Kaiser Permanente and its labor partner are teaming up to create Futuro Health, a $130 million nonprofit to address California’s healthcare worker shortage.
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The partnership stems from the four-year contract reached last October between the healthcare provider and SEIU-United Healthcare Workers West. The idea is to improve community health and prosperity by investing in allied health education and skills training.
Futuro Health is open to all residents in California. Fresno area residents who are interested in healthcare careers can visit FuturoHealth.org for more information.
“Futuro Health represents a new model for tackling the workforce shortage and training workers especially when they no longer stay with one employer for long,” said Dave Regan, president of SEIU-UHW. “Ensuring that all people have access to high-quality, affordable health care and a living wage is a priority of SEIU-UHW.”
Goal Is 10,000 New Licensed Healthcare Workers
Futuro Health aims to graduate 10,000 new licensed, credentialed allied healthcare workers in California over the next four years. Futuro Health will begin its work in California to provide an affordable education-to-work solution but plans to expand the model to other states.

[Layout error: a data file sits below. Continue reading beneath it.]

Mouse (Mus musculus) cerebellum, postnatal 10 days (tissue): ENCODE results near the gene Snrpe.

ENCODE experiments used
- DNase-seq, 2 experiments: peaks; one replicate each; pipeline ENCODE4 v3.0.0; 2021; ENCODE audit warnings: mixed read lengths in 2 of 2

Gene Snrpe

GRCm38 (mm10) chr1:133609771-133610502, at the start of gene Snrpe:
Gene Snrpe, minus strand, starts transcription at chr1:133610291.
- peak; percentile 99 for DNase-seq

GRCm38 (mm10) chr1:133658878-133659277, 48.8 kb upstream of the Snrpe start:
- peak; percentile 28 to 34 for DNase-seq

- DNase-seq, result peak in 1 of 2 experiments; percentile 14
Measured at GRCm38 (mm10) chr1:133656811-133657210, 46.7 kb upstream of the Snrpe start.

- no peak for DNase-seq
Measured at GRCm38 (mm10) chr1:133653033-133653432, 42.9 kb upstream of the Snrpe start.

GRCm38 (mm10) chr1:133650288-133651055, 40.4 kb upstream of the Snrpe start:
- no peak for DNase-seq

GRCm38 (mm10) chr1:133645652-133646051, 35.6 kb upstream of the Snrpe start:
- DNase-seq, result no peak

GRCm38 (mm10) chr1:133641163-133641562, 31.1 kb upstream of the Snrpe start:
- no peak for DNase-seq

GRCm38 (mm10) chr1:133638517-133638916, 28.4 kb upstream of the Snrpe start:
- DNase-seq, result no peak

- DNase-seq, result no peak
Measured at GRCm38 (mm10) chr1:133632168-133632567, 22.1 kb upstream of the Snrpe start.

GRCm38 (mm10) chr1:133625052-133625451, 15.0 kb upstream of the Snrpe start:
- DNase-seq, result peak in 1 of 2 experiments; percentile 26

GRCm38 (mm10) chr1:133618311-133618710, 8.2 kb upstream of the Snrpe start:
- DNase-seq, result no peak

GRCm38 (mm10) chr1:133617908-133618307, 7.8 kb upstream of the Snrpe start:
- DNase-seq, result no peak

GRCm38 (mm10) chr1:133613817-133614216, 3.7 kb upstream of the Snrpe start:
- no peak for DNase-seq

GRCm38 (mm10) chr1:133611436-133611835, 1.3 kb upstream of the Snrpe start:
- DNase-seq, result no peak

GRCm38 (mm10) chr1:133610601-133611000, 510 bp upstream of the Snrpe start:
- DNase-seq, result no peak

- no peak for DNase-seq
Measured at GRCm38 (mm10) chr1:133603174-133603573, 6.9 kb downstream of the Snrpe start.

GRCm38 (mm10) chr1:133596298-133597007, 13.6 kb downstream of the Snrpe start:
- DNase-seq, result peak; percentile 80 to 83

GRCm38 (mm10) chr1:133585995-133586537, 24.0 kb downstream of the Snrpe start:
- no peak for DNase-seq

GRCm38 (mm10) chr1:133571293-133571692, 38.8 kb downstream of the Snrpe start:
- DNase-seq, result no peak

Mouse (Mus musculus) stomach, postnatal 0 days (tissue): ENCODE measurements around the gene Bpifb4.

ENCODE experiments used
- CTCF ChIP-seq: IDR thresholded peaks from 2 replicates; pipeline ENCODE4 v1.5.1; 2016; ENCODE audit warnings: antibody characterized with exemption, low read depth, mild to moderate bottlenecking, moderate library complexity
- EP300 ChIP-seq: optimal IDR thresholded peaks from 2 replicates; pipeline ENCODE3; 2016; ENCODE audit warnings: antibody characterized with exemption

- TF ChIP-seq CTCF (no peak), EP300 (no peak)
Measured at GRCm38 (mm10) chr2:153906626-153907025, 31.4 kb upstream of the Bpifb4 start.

Allied healthcare services are provided by a wide range of clinical, administrative and support professionals. They include licensed vocational nurses, medical coders, health information technicians, radiology technicians, and lab workers.
High Demand Expected for Allied Healthcare Services
By 2030, California’s population is expected to be 44.1 million. Meanwhile, the number of adults 65 and older will nearly double from 5 million in 2014 to 8.6 million. The allied health sector will be in high demand to support these demographic shifts.
— Futuro Health CEO Van Ton-Quinlivan
Van Ton-Quinlivan Will Lead Futuro Health
Van Ton-Quinlivan will serve as Futuro Health’s chief executive officer.
“Our work is to create access to opportunity and lower the barriers that many individuals face when it comes to social mobility,” Ton-Quinlivan said. “This will also ensure more equitable access to good patient care across our country, state, and communities.”